Sophia took all the food classes as an undergraduate at Middlebury! Bill McKibben’s first class “Local Food” shed light on her passion for cultivating wellbeing with food as a medium. She spent the summer of 2004 running the first children’s garden program at the Knoll. She then ventured out into the wider world of food systems and sustainability.
Sophia returned to Middlebury in 2012 as the Food and Garden Educator to manage the Knoll and help develop a Food Studies program and the FoodWorks summer fellowship. She has a master’s degree in Food Culture and Communications from the University of Gastronomic Sciences in Italy and a BA in International Studies and Women & Gender Studies from Middlebury. As the Director of Programs, Sophia works closely with students, faculty and staff, as well as broader local and global communities, to continuously evolve sustainability.
Reimagining Sustainability: Exploring Holistic Futures (Half Credit)
What does Sustainability mean and how does it apply to our campus and beyond? In this course students will deconstruct the mainstream views of sustainability and the systems that surround it. Using the United Nations Sustainable Development Goals and excerpts from climate thinkers such as Adrienne Marie Brown, Robin Wall Kimmerer, and Ayana Elizabeth Johnson as a framework, we will delve into themes surrounding an evolving paradigm shift. Students will explore how to redefine what sustainability could mean for a holistic future grounded in interdependence and interconnectedness and develop their climate communication and storytelling skillsets. Readings will include Johnson and Wilkinson, eds., All We Can Save: Truth, Courage, and Solutions for the Climate Crisis, Robin Wall Kimmerer, Braiding Sweetgrass, and Jeremy Caradonna, Sustainability: A History. 1.5 hours sem.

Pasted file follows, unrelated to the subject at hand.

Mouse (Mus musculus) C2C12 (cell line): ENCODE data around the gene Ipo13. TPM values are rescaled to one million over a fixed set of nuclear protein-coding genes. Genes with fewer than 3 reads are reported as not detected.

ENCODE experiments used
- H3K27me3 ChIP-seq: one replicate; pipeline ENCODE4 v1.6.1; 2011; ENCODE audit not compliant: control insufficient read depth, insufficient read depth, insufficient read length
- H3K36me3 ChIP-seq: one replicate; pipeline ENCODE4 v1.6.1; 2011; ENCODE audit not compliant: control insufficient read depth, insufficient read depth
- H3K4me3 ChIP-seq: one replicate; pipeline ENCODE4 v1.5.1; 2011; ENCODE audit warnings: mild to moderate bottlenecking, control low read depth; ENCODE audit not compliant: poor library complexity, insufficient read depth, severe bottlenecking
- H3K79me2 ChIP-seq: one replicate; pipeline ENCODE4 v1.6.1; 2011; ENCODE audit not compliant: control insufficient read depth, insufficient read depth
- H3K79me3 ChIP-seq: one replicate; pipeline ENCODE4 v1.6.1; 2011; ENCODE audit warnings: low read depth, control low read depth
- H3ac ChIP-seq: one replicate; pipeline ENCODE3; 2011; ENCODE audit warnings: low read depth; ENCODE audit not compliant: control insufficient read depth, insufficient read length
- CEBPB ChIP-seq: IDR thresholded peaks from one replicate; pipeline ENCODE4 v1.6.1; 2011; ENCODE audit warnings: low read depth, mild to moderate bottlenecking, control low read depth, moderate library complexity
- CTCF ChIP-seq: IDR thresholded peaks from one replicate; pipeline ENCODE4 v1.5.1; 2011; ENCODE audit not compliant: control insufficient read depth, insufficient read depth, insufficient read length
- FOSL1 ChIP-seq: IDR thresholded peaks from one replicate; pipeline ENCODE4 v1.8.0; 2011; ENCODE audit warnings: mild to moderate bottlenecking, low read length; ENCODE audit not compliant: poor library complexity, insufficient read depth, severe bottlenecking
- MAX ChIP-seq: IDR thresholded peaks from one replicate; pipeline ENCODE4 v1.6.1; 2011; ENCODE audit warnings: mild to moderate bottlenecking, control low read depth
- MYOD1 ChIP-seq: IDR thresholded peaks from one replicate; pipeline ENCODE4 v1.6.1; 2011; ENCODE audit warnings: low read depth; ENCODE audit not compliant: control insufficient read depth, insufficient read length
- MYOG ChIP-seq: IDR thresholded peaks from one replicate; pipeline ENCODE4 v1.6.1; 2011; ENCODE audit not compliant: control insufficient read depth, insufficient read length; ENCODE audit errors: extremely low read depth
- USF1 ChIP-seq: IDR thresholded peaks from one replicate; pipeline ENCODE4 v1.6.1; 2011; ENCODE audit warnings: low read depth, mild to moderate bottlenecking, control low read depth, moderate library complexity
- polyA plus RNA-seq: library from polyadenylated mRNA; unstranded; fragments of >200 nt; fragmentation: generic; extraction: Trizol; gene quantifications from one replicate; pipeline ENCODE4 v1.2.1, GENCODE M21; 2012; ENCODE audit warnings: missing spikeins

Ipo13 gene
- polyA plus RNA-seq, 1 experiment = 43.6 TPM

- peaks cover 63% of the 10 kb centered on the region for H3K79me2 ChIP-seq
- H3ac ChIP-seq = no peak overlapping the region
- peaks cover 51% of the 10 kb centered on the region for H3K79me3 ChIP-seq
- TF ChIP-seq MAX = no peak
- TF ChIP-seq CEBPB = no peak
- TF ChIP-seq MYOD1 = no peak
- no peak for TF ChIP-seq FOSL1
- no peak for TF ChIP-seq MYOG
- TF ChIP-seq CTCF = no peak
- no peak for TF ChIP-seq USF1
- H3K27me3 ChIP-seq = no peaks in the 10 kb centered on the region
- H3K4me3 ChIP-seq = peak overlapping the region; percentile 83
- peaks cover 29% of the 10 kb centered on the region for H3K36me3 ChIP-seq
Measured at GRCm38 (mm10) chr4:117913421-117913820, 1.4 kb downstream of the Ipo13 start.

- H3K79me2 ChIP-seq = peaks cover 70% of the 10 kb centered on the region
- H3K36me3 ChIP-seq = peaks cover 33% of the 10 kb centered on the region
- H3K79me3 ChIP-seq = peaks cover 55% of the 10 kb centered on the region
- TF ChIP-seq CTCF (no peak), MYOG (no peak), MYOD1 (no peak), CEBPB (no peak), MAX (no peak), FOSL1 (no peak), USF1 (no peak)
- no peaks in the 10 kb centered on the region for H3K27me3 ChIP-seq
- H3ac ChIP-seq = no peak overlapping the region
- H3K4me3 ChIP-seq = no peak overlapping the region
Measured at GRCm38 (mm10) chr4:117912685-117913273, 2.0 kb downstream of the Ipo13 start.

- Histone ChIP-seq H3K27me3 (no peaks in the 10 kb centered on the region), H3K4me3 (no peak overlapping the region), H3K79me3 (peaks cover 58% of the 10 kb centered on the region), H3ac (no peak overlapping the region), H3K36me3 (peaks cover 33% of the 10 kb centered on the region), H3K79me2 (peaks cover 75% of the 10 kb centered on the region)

Climate Action for All: Foundations, Paths, Skills
Vermont and China flooded, smoke from Canadian fires, record-breaking heat waves. Climate change is here with deeply unequal impacts. Yet there’s so much to do to reverse the tide while fostering adaptive, resilient communities. Everyone has a part to play. In this course, students from all backgrounds and interests will develop a baseline understanding of climate science, impacts, and approaches. Students will assess how the needs of the climate crisis match up with their own skills and passions. Hearing directly from stakeholders and leaders through lectures, discussions, and workshops, students will explore the many paths to just climate action. They will leave with an improved understanding of what kind of action is needed, where action is happening, and what their roles might be, all coupled with an enhanced skills toolkit. Pass/Fail